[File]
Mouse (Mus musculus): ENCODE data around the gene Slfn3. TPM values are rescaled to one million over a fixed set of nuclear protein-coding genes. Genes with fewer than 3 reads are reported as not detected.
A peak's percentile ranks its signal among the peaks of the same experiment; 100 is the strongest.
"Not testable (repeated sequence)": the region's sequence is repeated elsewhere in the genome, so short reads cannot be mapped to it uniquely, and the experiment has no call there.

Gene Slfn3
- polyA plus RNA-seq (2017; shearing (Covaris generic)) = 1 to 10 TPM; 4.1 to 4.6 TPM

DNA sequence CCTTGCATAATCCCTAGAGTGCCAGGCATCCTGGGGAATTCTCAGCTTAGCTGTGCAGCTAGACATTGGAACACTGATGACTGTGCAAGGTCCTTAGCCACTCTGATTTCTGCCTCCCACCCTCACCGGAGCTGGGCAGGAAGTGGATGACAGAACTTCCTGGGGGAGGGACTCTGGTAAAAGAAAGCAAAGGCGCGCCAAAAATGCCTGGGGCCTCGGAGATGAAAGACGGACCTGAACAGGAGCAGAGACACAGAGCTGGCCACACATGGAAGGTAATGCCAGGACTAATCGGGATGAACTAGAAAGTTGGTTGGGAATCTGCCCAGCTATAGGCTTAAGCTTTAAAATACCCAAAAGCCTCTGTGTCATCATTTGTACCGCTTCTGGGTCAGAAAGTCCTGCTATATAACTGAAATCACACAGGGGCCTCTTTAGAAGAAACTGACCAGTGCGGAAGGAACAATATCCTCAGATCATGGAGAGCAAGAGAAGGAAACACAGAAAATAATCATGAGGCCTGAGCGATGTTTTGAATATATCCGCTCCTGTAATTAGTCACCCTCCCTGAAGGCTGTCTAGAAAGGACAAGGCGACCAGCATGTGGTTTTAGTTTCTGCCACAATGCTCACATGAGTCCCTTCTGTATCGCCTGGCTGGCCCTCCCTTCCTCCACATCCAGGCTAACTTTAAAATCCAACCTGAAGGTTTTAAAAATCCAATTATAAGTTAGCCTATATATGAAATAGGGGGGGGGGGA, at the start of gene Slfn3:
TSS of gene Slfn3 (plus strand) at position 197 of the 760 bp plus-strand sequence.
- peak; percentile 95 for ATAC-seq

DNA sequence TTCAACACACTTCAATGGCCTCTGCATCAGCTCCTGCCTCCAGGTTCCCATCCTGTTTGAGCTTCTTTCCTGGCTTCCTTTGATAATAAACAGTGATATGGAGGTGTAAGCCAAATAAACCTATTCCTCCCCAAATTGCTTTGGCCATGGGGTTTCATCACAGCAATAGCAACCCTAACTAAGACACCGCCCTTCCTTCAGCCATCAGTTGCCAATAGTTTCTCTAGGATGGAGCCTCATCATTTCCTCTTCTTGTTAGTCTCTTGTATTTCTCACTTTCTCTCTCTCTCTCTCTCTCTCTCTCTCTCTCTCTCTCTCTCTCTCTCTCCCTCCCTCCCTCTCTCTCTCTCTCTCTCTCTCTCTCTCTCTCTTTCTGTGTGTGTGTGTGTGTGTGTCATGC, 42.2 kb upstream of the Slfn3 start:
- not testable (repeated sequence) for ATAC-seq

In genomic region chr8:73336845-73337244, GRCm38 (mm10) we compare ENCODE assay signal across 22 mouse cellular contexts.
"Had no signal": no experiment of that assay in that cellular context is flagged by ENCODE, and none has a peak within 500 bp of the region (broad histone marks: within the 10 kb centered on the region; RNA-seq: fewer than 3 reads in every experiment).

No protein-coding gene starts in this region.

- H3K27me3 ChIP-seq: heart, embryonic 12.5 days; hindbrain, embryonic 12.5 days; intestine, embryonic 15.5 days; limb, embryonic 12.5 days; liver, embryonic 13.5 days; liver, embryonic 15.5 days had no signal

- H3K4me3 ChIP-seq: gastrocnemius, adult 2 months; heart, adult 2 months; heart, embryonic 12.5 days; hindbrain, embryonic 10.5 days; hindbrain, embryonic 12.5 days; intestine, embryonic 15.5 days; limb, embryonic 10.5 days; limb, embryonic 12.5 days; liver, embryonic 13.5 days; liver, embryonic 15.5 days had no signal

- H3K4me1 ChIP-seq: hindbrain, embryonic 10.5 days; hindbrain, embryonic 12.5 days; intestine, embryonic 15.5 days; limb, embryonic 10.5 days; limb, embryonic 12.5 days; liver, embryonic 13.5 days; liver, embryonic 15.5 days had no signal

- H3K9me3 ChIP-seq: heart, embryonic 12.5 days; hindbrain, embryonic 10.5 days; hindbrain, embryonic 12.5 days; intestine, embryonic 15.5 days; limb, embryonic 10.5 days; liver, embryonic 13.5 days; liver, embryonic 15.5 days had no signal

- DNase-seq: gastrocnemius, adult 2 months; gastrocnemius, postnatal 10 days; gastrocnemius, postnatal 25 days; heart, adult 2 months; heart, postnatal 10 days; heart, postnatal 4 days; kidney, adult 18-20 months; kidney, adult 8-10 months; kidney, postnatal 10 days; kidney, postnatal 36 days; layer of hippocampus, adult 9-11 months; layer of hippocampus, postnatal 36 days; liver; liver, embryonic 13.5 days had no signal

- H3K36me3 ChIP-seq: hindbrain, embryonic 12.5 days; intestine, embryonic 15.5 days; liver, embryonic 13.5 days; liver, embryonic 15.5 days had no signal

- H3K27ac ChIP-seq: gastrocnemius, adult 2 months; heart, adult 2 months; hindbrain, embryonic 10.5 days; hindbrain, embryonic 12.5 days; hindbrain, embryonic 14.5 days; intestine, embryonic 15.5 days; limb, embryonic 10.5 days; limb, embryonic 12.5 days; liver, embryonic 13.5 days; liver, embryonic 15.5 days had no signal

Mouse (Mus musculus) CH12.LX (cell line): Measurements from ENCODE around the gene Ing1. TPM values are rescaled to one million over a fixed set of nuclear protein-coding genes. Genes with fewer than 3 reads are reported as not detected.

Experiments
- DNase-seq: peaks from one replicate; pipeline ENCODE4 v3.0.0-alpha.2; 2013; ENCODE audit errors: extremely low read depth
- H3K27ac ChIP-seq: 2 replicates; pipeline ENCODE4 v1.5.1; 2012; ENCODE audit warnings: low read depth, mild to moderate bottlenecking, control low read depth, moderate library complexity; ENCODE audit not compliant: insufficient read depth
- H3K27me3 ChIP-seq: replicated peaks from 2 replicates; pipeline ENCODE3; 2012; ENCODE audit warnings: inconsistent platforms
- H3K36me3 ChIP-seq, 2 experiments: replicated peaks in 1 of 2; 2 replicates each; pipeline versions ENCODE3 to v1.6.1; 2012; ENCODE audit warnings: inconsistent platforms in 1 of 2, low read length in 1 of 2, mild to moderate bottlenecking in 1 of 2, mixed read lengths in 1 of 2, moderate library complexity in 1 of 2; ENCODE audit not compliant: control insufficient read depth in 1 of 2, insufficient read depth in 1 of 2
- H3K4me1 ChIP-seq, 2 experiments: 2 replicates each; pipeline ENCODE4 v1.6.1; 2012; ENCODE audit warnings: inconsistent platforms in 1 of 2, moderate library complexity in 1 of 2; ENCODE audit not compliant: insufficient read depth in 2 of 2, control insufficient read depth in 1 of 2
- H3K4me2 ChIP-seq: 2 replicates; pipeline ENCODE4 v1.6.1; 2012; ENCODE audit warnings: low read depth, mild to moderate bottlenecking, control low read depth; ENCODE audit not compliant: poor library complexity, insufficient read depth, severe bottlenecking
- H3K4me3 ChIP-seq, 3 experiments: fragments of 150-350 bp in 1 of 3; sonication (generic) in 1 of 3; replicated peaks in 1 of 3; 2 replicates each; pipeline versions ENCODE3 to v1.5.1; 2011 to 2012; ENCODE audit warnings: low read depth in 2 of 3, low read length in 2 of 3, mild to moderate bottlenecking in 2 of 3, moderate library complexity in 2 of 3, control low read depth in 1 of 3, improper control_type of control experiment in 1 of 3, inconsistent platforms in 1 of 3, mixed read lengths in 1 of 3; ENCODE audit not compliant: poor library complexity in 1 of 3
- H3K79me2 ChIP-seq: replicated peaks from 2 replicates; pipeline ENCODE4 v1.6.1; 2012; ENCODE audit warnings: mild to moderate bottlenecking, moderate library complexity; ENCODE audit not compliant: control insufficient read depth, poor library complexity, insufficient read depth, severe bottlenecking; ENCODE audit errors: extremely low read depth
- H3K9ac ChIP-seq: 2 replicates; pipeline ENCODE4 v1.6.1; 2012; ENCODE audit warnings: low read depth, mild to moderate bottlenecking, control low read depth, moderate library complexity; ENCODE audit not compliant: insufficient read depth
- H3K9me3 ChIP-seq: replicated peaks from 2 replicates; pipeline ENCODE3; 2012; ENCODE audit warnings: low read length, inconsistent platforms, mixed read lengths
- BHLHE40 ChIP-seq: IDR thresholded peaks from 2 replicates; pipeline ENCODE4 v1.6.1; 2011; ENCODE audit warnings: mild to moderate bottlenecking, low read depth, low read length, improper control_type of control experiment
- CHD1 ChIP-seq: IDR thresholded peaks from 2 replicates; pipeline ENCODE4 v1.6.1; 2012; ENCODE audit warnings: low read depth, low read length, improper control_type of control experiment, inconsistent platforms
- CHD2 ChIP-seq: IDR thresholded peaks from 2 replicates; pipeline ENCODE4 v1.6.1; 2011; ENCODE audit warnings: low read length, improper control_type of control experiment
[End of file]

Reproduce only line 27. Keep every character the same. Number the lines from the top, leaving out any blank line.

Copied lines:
- H3K4me1 ChIP-seq, 2 experiments: 2 replicates each; pipeline ENCODE4 v1.6.1; 2012; ENCODE audit warnings: inconsistent platforms in 1 of 2, moderate library complexity in 1 of 2; ENCODE audit not compliant: insufficient read depth in 2 of 2, control insufficient read depth in 1 of 2